- a delay or retardation in progress or activity; slowdown.
Origin of slow-up
- moving or proceeding with little or less than usual speed or velocity: a slow train.
- characterized by lack of speed: a slow pace.
- taking or requiring a comparatively long time for completion: a slow meal; a slow trip.
- requiring or taking a long time for growing, changing, or occurring; gradual: a plant of slow growth.
- sluggish in nature, disposition, or function.
- dull of perception or understanding; mentally dull: a slow child.
- not prompt, readily disposed, or in haste (usually followed by to or an infinitive): slow to anger; slow to take offense.
- burning or heating with little speed or intensity, as a fire or an oven.
- slack; not busy: The market was slow today.
- having some quality that retards speed or causes movement, progress, work, etc., to be accomplished at less than the usual or expected rate of speed: a slow, careful worker; a slow road.
- running at less than the proper rate of speed or registering less than the proper time, as a clock.
- passing heavily or dragging, as time: It's been a slow afternoon.
- not progressive; behind the times: a slow town.
- dull, humdrum, uninteresting, or tedious: What a slow party!
- Photography. requiring long exposure, as by having a small lens diameter or low film sensitivity: a slow lens or film.
- (of the surface of a race track) sticky from a fairly recent rain and in the process of drying out.
- in a slow manner; slowly: Drive slow.
- to make slow or slower (often followed by up or down).
- to retard; reduce the advancement or progress of: His illness slowed him at school.
- to become slow or slower; slacken in speed (often followed by up or down).
Origin of slow
SynonymsSee more synonyms on Thesaurus.com
Originally, slow was used both preceding and following the verb it modified. Today, it is used chiefly in imperative constructions with short verbs of motion ( drive, run, turn, walk, etc.), and it follows the verb: Drive slow. Don't walk so slow. This use is more common in speech than in writing, although it occurs widely on traffic and road signs. Slow also combines with present participles in forming adjectives: slow-burning; slow-moving. In this use it is standard in all varieties of speech and writing.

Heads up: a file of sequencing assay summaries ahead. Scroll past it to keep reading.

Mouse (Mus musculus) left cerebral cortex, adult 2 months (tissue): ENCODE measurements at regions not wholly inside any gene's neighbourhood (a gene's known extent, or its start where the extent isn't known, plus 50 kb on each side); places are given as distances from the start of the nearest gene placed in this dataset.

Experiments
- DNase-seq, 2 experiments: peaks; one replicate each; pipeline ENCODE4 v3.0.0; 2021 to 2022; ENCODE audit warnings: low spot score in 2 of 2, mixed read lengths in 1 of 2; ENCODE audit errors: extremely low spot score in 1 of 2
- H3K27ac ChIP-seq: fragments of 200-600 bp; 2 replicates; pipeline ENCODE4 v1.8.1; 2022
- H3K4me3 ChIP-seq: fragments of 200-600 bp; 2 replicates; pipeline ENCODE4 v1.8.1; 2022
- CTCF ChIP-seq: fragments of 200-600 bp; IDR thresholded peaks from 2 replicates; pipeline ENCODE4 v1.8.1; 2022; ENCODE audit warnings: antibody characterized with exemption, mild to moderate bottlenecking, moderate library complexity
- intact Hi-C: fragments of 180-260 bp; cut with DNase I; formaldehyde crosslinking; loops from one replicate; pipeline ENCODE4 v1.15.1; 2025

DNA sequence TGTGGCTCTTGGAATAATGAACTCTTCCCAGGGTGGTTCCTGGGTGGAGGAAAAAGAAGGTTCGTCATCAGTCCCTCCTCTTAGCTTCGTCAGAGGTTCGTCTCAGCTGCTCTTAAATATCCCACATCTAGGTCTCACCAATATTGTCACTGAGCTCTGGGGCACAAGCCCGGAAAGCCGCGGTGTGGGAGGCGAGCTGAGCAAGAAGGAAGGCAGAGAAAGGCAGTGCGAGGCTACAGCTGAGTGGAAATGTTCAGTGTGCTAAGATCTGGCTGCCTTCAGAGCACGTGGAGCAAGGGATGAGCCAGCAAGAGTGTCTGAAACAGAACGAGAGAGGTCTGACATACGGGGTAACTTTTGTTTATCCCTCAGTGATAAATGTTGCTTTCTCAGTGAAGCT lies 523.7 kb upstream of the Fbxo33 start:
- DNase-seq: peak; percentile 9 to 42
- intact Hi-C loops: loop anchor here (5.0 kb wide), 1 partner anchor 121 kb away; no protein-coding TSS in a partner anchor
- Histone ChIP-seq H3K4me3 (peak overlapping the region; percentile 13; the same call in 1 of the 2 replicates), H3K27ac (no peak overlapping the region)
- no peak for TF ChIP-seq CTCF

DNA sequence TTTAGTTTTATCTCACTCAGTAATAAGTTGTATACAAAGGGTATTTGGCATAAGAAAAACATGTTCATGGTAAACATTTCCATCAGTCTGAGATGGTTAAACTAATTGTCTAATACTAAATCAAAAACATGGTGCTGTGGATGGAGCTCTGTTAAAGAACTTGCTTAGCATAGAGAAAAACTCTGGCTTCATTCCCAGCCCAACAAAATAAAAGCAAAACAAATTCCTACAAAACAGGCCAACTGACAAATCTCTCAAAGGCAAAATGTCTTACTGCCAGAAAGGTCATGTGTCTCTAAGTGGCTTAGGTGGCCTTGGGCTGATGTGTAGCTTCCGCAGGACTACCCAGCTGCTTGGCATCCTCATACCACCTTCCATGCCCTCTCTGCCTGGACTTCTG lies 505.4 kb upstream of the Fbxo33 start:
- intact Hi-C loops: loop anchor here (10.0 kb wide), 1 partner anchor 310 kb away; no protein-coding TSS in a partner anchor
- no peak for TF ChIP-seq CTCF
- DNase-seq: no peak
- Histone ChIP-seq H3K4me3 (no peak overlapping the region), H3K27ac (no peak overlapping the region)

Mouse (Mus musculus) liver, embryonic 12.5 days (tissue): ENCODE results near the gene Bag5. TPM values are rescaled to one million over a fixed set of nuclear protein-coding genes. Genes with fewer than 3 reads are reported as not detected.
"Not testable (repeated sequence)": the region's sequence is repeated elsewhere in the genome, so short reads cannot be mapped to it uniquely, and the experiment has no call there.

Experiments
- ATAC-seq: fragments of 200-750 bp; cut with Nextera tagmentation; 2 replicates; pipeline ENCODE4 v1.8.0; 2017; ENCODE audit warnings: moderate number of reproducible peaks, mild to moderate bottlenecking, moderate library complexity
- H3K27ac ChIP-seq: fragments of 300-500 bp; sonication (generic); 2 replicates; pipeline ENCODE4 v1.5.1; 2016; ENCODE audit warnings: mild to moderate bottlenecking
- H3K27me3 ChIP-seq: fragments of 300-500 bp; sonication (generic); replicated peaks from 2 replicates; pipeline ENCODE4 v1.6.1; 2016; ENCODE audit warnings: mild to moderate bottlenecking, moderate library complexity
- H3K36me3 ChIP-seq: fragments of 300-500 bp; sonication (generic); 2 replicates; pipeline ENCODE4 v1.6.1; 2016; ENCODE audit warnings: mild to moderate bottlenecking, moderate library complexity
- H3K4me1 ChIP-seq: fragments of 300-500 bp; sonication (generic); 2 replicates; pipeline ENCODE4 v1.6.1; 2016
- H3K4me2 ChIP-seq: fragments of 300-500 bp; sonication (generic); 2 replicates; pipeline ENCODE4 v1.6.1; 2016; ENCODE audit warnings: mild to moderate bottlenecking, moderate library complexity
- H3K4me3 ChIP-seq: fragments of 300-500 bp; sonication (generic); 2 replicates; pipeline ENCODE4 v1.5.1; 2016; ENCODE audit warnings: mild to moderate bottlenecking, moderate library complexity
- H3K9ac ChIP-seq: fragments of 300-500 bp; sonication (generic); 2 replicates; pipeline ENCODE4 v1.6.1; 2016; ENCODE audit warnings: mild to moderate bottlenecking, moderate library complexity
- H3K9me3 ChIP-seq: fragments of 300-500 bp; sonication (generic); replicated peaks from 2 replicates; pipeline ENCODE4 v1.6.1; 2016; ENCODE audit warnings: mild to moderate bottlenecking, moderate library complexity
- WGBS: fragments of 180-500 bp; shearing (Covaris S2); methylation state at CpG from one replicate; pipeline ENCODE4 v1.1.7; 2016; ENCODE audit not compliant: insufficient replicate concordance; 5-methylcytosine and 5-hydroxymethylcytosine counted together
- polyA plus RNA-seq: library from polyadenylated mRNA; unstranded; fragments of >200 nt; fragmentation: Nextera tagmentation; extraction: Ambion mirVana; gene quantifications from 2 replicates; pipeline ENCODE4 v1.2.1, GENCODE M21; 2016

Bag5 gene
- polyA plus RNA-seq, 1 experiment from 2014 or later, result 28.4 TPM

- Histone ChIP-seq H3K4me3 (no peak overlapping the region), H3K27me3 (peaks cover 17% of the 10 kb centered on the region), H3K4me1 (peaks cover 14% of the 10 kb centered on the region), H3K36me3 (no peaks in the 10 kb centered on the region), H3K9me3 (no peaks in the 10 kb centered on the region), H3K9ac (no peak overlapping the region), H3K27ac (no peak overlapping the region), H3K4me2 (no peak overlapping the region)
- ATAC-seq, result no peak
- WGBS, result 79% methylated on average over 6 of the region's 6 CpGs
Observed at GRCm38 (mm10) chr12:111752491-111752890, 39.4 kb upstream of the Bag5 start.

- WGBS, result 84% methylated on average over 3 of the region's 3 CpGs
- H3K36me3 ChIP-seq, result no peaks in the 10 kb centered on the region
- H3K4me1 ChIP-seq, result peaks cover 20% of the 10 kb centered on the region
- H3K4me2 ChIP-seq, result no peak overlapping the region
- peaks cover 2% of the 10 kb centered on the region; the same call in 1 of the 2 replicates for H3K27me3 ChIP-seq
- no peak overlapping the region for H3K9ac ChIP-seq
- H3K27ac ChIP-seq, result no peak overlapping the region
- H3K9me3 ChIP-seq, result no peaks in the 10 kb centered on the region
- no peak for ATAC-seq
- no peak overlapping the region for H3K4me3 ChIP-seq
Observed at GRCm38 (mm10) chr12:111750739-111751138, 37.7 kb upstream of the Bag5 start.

Slowly is by far the more common form of the adverb in writing. In both speech and writing it is the usual form in preverb position ( He slowly drove down the street. The couple slowly strolled into the park ) and following verbs that are not imperatives ( He drove slowly down the street. The couple strolled slowly through the park ). See also quick, sure.
Examples from the Web for slow-up
- performed or occurring during a comparatively long interval of time
- lasting a comparatively long timea slow journey
- characterized by lack of speeda slow walker
- (prenominal) adapted to or productive of slow movementthe slow lane of a motorway
- (of a clock, etc) indicating a time earlier than the correct time
- given to or characterized by a leisurely or lazy existencea slow town
- not readily responsive to stimulation; intellectually unreceptivea slow mind
- dull or uninterestingthe play was very slow
- not easily arouseda slow temperament
- lacking promptness or immediacya slow answer
- unwilling to perform an action or enter into a stateslow to anger
- behind the times
- (of trade, etc) unproductive; slack
- (of a fire) burning weakly
- (of an oven) cool
- photog requiring a relatively long time of exposure to produce a given densitya slow lens
- sport (of a track, etc) tending to reduce the speed of the ball or the competitors
- cricket (of a bowler, etc) delivering the ball slowly, usually with spin
- in a manner characterized by lack of speed; slowly
- (often foll by up or down) to decrease or cause to decrease in speed, efficiency, etc
Word Origin and History for slow-up
Old English slaw "inactive, sluggish, torpid, lazy," also "not clever," from Proto-Germanic *slæwaz (cf. Old Saxon sleu "blunt, dull," Middle Dutch slee, Dutch sleeuw "sour, tart, blunt," Old High German sleo "blunt, dull," Old Norse sljor, Danish sløv, Swedish slö "blunt, dull"). Meaning "taking a long time" is attested from early 13c. Meaning "dull, tedious" is from 1841. As an adverb c.1500. The slows "imaginary disease to account for lethargy" is from 1843.
1550s, "make slower;" 1590s, "go slower," from slow (adj.). Related: Slowed; slowing. Old English had slawian (intransitive) "to be or become slow, be sluggish," but the modern use appears to be a 16c. re-formation.